Nobody likes to get scammed out of thousands of dollars, but that’s unfortunately what happens on Florida’s waters, according to Rep. Shawn Harrison.
That’s why he is sponsoring the Salvage of Pleasure Vessels Act, HB 469, which passed its final committee stop in the House yesterday, clearing the Government Accountability Committee easily with a 21-2 vote. Harrison’s legislation would help shut down a predatory and scammy practice where some maritime salvage and towing companies will provide assistance on the water to recreational boaters without disclosing the potential costs beforehand.
That wouldn’t be so bad, except that the costs of these services – which sometimes take only minutes – can range wildly from a few thousand to tens of thousands of dollars, and most boaters have no clue what they’re getting themselves into. The Senate sponsor of the bill, Sen. Dana Young, has called the practice “modern-day piracy” and many of the large commercial salvage companies have staunchly opposed the added consumer protections.
“This bill requires transparency and notification,” said Harrison. “Apparently in the salvage industry, transparency, notification, and an informed consumer, are not a welcome commodity.”
In the Tampa Bay area alone, there are more than 120,000 registered boats, so this is clearly a big issue for consumers in the region where both bill sponsors call home. Some of the stories that have come to light since this legislation was filed have been downright shocking.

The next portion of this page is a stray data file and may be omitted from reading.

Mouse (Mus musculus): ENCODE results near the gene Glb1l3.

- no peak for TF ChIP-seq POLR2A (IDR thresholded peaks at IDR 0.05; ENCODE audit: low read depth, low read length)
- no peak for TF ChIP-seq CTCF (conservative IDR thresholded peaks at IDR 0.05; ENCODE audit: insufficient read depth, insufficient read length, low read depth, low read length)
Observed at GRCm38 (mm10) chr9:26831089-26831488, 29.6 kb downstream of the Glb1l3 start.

One member of Tampa’s Freedom Boat Club said it was “pure extortion” when they were charged more than $3,000 for a salvage job to get pulled off a beach, even though the boat was not even damaged.
Another boater – who spoke to the committee on Tuesday – was charged $30,000 for less than 10 minutes worth of work on his boat, even though he already paid for a membership with the company that assisted him.
Yet another boater in the Keys was socked with a surprise bill for more than $13,000 when the company said his boat was “sinking,” although the vessel was safely docked in a marina for weeks and didn’t have any leaks.
None of these incidents would shock the conscience if the boaters had been told the cost ahead of time and agreed to it.
Opponents argue that the legislation would cause many salvage companies to choose not to provide assistance, and added that it’s not always feasible to reveal the true costs of these services beforehand because boaters are often in distressing situations.
“The proposed legislation is in search of a problem that does not exist,” said Tina Cardone, executive director of C-PORT, an association representing salvors. “If passed, this bill will result in increased risk for the loss of property and damage to the environment, increased costs for recreational boaters, increased confusion for the boater, and will make running a commercial salvage business impossible.”
The legislation now addresses situations that pose a risk to boaters by waiving the requirements for price disclosure if people’s lives are at stake.
The fact is, there can be a happy medium where maritime salvage and towing companies – which undoubtedly provide a valuable and necessary service to boaters – can continue to operate their businesses and make a profit while not giving consumers jaw-dropping bills that they aren’t aware of beforehand.
While many of the larger maritime salvage and towing companies in the industry are opposing this legislation, there are some companies that believe a dose of price transparency would be good for the industry and help weed out some of the predatory operators.
“I totally support this legislation because it’s not changing anything as far as our billing, it’s just making us be more transparent,” said Capt. Chuck Hansen, owner of Fast Response Marine Towing and Salvage in Miami. “So the only ones it’s going to hurt are the predatory operators. The people that do normal good business shouldn’t be affected because they’re just telling the price upfront and there shouldn’t be a problem with it.”
Young’s version of the bill (SB 664) is at its final committee in the Senate.